Ultimately, a funding strategy was developed that relies on a combination of Mello-Roos and tax allocation bonds, in addition to an ongoing special tax for public services. A special tax formula for three separate financing districts was prepared, one of which provides debt service coverage for variable-rate Mello-Roos bonds that will be retired from proceeds of tax allocation bonds sold in future years. Debt service on the Mello-Roos bonds is designed to be paid fully (in one CFD) or partially (in another CFD) with tax increment. Comprehensive tax increment projections were prepared on behalf of the Agency in order to evaluate when tax allocation bonds could be sold in future years and how much infrastructure would go unfunded until bond proceeds were available to reimburse Catellus for any unfunded amounts.

GCG works with the landowners and Agency annually to update the projections and to monitor the capacity to sell Mello-Roos bonds and tax allocation bonds; GCG also manages the ongoing administration of the CFDs. To date, the Mello-Roos authorized bonding capacity has been completely utilized, multiple series of tax allocation bonds have been issued, and the funding program has worked exactly as planned even though initial infrastructure cost estimates have more than doubled since the inception of the program. GCG has worked on several other projects, such as Treasure Island, Candlestick Point, Hunters Point, Mint Plaza, 690 Market Street, and Rincon Towers with various landowners and the San Francisco Redevelopment Agency to form CFDs or to forecast tax increment and develop a tax allocation bond program as part of a comprehensive public facilities financing strategy.

Kona Community Development Plan Public Facilities Financing Plan, County of Hawaii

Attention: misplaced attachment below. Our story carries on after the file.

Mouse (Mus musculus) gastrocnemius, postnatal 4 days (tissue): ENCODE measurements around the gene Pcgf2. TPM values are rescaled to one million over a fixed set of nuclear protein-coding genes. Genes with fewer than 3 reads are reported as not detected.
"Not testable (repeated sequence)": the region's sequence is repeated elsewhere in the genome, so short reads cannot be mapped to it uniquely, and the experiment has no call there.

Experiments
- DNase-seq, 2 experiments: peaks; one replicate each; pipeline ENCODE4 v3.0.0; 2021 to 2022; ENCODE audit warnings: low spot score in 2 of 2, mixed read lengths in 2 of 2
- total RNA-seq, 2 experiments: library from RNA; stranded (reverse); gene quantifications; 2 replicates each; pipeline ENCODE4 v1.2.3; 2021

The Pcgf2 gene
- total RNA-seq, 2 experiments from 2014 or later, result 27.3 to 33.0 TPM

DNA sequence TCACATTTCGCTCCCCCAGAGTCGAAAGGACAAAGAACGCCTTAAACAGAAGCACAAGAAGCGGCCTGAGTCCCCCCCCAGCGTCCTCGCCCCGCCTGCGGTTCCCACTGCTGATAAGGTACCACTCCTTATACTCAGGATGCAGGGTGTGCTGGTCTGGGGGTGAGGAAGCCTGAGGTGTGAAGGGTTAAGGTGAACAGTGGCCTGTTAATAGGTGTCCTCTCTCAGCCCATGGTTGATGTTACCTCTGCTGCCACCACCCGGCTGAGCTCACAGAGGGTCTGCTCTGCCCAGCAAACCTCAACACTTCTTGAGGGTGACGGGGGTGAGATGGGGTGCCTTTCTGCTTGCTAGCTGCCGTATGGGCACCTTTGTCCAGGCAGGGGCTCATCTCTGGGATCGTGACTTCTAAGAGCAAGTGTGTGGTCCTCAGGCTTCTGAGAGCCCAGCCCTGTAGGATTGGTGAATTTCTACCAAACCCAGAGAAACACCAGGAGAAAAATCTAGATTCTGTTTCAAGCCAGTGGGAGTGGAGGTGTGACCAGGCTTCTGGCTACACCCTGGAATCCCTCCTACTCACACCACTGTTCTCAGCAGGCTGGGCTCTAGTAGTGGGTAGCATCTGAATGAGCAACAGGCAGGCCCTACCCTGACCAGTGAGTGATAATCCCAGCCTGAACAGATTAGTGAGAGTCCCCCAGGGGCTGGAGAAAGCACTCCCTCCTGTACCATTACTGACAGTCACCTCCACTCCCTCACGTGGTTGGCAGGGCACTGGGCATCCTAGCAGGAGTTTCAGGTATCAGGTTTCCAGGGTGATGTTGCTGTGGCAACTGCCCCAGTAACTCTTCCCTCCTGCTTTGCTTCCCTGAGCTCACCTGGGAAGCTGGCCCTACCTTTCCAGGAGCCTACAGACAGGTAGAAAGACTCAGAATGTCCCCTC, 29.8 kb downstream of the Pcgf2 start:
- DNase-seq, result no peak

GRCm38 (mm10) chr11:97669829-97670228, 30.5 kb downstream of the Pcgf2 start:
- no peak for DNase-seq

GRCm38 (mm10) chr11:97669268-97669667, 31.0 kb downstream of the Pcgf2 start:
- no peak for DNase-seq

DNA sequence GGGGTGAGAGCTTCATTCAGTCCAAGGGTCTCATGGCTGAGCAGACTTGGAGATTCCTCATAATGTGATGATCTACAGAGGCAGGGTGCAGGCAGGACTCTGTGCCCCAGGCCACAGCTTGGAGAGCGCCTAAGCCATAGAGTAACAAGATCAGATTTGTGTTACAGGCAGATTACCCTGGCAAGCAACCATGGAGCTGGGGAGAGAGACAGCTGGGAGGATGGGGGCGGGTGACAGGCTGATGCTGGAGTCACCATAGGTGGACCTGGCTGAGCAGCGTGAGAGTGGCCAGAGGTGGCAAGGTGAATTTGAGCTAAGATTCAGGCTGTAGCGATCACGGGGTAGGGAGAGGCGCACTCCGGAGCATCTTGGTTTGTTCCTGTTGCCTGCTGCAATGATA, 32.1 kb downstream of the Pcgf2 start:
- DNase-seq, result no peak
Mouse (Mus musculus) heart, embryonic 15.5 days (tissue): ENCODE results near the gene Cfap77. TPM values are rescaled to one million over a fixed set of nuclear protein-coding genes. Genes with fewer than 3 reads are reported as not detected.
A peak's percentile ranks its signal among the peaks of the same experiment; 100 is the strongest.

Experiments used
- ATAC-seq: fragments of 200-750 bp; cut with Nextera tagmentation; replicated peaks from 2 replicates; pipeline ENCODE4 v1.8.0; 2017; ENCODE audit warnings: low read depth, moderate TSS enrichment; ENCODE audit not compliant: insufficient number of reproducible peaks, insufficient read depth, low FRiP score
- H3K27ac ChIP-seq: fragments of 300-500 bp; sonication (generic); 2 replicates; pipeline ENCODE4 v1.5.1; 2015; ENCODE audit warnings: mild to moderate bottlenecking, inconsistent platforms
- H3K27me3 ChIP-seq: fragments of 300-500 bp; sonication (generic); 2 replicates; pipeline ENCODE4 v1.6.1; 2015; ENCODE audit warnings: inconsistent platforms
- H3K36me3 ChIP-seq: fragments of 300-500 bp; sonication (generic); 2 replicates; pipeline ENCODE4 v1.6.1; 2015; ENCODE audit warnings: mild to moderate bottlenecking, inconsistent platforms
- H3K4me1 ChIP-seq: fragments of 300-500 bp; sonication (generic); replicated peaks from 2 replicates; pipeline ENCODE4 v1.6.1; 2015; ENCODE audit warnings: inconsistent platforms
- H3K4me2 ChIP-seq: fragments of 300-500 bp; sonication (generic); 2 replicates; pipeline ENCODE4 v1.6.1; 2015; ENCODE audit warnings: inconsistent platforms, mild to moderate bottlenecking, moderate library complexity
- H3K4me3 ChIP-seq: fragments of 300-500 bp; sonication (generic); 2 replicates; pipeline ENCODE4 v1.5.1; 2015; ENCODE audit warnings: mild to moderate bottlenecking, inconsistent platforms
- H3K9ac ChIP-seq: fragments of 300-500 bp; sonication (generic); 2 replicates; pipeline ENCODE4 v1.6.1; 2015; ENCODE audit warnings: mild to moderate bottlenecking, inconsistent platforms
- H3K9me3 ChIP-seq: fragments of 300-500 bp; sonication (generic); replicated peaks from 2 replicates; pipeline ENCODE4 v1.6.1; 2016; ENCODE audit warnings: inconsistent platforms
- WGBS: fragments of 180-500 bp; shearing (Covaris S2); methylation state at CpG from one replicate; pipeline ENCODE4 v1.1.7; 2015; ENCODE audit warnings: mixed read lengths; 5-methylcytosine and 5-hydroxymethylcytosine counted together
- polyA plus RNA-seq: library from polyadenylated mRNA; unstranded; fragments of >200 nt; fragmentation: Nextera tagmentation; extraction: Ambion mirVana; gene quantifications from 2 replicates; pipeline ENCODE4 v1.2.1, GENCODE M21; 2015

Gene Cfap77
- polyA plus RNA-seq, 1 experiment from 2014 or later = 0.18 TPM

The Kona Community Development Plan was developed to accommodate the needs of future growth in the Kona area in a proactive way, preserve valued physical and cultural assets, direct growth to appropriate locations within the CDP area, and encourage the construction of affordable, or workforce, housing. The CDP area encompasses the judicial districts of North Kona and South Kona, but focuses on a smaller, designated urban area. The urban area anticipates 10 transit-oriented developments (TODs) distributed from mauka of the Kona International Airport down to the Keauhou area, including redevelopment of Kailua Village. At buildout, nearly 12,700 new dwelling units and 4.8 million square feet of new commercial and industrial space is expected. GCG prepared a Financing Plan to fund nearly $900 million of public facilities and backbone infrastructure required to serve the CDP area, including neighborhood, community, and regional park sites and facilities. A buildout analysis, as well as three scenarios that contemplate initial development in the northern, central, and southern target zones within the CDP, is included in the Financing Plan. An array of financing tools was required to formulate a feasible plan and to match infrastructure needs with appropriate sources of funding, such as general obligation bond and/or tax increment financing, state revolving fund and federal funding commitments, revenue bonds, community facilities districts, and development impact fees. A detailed tax increment analysis was included in the financing plan to demonstrate how the flow of property tax revenues would be divided between the Tax Increment District and the County. The financing strategy recognizes the critical need in the CDP area for affordable housing and is designed to facilitate its construction. Finally, the Financing Plan incorporates a detailed set of financing policies to guide the use of financing tools in a consistent manner. The analysis at this regional planning scale will likely lead to more detailed work as TOD master plans, individual specific plans, and other development opportunities emerge.